Here is the latest news from the 2007 Helios Awards. BP Indonesia successfully delivers one of finalists in this annual competition. The team consists of Lidia Ahmad – Tangguh Environment, Festarina and Harso Isworo – Tangguh R & W and Paul Crerar – Tangguh D & C. It must have been distinctive idea from this team to make them went to London and joined the Helios global event as finalists.
Helios award hold four categories: Green, Performance, Innovative, and Progressive. All BP Business Units around the world are eligible to apply for awards in any of these categories. “From No Way to the BP Way: First Drill Cutting Re-Injection in Indonesia” succeeded in becoming nominated as one of the finalists in the Green Category.
Cuttings are briefly about waste created by drilling an oil or gas well. The form of these is tiny pieces that are the result of the action of the drill point that perforates the rocky layers into the bottom of the well. Cuttings are problems. The amount of cuttings from one well is quite a lot. The drilling of 15 wells in the Tangguh Project will create around 15 thousand tons of cuttings or, on average, one thousand tons of cuttings per well. One thousand tons is a huge amount. It is the same as 400, 000 rice sacks (one sack = 25 kg). Cuttings are useless, therefore problems. What we are going to do with this huge amount of useless materials? Of course cuttings can not be disposed at the bottom of the sea, nor processing them on land. Neither those options are good solution. Disposed cuttings at the bottom of the sea will pollute sea life and vitality. Not to mention can lead to future liabilities of BP being questioned. Processing them on land are costly, requires large space, long-term commitment and liability for the company. Not to mention the cutting process is more difficult than the end garbage disposal. If the drilling is conducted in the sea, extra facilities are needed to bring the cuttings to land. This task is risky of security and safety, and of course extremely costly.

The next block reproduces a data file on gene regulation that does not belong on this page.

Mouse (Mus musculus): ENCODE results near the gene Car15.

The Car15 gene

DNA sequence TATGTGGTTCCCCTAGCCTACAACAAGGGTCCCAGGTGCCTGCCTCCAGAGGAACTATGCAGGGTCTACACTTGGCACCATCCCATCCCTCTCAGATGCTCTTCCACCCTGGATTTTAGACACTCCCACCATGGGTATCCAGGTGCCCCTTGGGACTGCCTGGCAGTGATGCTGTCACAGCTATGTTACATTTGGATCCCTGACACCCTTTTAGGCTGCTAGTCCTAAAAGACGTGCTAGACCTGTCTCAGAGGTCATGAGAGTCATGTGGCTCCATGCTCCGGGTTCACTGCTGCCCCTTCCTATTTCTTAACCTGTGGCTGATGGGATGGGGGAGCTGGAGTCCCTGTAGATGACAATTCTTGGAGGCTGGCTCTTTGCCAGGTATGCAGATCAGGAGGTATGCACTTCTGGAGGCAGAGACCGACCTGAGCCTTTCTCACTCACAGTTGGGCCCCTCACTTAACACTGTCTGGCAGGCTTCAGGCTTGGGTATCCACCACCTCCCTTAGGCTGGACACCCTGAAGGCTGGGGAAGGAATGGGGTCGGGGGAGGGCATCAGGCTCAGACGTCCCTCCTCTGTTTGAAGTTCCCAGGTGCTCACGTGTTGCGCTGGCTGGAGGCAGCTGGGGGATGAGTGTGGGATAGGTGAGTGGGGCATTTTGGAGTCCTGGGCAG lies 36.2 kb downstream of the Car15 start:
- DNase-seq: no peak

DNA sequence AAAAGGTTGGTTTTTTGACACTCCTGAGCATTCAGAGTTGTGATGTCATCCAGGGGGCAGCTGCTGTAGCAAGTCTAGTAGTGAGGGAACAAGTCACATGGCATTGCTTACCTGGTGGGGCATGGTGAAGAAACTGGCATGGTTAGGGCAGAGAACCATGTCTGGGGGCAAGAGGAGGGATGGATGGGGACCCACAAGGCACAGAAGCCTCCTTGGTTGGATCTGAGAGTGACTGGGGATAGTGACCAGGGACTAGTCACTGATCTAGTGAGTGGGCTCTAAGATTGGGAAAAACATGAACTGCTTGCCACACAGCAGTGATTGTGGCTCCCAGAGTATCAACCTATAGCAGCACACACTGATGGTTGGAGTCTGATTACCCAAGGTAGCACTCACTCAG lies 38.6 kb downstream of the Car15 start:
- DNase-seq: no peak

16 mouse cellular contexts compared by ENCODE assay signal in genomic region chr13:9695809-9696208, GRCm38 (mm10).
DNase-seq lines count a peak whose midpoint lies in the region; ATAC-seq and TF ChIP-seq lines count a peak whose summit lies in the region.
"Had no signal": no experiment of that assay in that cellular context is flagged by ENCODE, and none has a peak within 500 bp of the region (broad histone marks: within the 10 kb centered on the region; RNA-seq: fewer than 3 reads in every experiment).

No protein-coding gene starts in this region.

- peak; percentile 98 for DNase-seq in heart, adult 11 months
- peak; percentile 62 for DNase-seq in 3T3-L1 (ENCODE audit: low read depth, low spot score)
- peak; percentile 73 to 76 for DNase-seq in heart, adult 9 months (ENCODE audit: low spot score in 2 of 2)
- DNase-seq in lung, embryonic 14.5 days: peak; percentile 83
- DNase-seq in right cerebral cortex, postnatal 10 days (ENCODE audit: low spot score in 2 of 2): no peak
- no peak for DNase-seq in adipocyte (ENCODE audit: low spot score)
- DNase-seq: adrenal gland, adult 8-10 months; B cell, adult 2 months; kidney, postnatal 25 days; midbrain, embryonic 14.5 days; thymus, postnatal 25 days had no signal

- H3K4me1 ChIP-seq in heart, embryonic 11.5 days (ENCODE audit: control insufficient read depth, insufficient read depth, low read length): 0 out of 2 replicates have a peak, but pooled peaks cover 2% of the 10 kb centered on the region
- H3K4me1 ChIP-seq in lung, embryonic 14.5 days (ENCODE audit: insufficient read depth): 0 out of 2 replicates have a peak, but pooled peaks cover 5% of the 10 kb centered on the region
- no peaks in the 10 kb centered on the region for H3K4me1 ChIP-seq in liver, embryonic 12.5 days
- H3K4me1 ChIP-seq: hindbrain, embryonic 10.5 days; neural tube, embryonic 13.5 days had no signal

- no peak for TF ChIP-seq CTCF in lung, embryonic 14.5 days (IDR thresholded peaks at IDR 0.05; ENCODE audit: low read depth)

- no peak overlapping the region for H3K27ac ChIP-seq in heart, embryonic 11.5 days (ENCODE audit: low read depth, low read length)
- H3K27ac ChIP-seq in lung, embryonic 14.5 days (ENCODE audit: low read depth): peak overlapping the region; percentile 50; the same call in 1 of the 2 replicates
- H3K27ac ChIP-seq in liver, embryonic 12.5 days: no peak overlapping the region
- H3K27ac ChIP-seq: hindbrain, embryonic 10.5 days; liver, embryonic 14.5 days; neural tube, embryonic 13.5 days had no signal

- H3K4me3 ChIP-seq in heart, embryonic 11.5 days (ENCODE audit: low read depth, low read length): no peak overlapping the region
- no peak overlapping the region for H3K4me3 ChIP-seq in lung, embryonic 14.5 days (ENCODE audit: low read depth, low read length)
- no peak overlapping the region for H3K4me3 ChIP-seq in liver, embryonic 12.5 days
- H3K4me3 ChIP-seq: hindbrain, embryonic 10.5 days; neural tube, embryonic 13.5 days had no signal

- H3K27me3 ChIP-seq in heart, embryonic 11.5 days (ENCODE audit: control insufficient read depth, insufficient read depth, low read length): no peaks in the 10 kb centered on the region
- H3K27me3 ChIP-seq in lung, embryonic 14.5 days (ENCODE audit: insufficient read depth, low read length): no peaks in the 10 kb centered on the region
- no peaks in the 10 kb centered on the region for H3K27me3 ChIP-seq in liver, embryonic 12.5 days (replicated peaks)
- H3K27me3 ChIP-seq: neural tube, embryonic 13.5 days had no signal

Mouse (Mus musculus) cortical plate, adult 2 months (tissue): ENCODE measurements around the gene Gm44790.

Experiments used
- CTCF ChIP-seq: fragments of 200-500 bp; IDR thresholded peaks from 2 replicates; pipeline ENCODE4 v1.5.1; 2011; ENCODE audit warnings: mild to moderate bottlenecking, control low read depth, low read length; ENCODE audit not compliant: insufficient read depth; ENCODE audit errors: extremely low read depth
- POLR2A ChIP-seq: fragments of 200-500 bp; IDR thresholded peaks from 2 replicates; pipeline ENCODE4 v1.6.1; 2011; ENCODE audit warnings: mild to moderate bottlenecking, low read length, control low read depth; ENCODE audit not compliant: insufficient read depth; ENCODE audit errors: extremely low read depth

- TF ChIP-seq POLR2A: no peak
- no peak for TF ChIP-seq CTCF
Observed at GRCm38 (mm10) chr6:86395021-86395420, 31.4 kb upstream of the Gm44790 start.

All BP employees including its contractor are all talking about Tangguh Project recently. That is because enormously challenging enough. Bintuni Bay, in the Tangguh Project location, is a sensitive area in so many ways. The bay surrounded by mangrove forests about 10-12 km to the north and 20 km to the south of the drilling platforms. These mangrove forests play an important role in protecting the seashore from erosion and supporting the fishery resources in that area. Bintuni Bay also acts as a center of the Bintuni tribal societies, and for that reason it is protected and preserved by the local people. Various kinds of fish on this bay are means of people’s livelihood. Therefore, none such harm to environmental should be done here.
What then DCRI? The idea of DCRI is simply to integrate cuttings deep under the surface, deep down into the rocky layers where they can be safely kept. In order to do this properly, there are requirements to be fulfilled: there must be empty spaces for the storage, and these must be large enough to store the cuttings. These storage spaces should have parameters of certainty such as having sealing layers so that there are no contacts between layers. These storage spaces must not pollute the groundwater used for drinking and must also be free from hydrocarbons. The final parameter is based on economics – it is much better to produce oil or gas rather than using the same area as storage.
Still, question needed answering, “where can we find these storages spaces?” The seismic data shows layer profiles under the surface as well as the explorative wells in the Vorwata Field area and its surroundings. This data proves the existence of large underground storages that are free of hydrocarbons, gas and groundwater. They are also deep enough and have covering layers (sealing). Amazingly, these underground storages have been naturally created, so that there would be no need to do any additional work on them (in some DCRI cases, fracturing is needed to inject cuttings into the layers). The storages are in an area called the Faumai Formation, which has a very thick “karst” (a limestone landscape, characterized by caves, fissures, and underground streams) layer. This karst has huge cavities that are connected one another, similar to the karst in Gunung Kidul, Yogyakarta. Festarina called it a “blessing in disguise.” This rocky layer requires extra attention in drilling because there is a risk of lost circulation that can hamper the drilling process. However, the positive side of the Faumai karst is that it fulfills the requirements as an adequate underground storage for cuttings.
A brave and brilliant idea of how BP manages cuttings without opposing BP as “green companies” which committed to protecting the water quality and biological diversity in Bintuni Bay.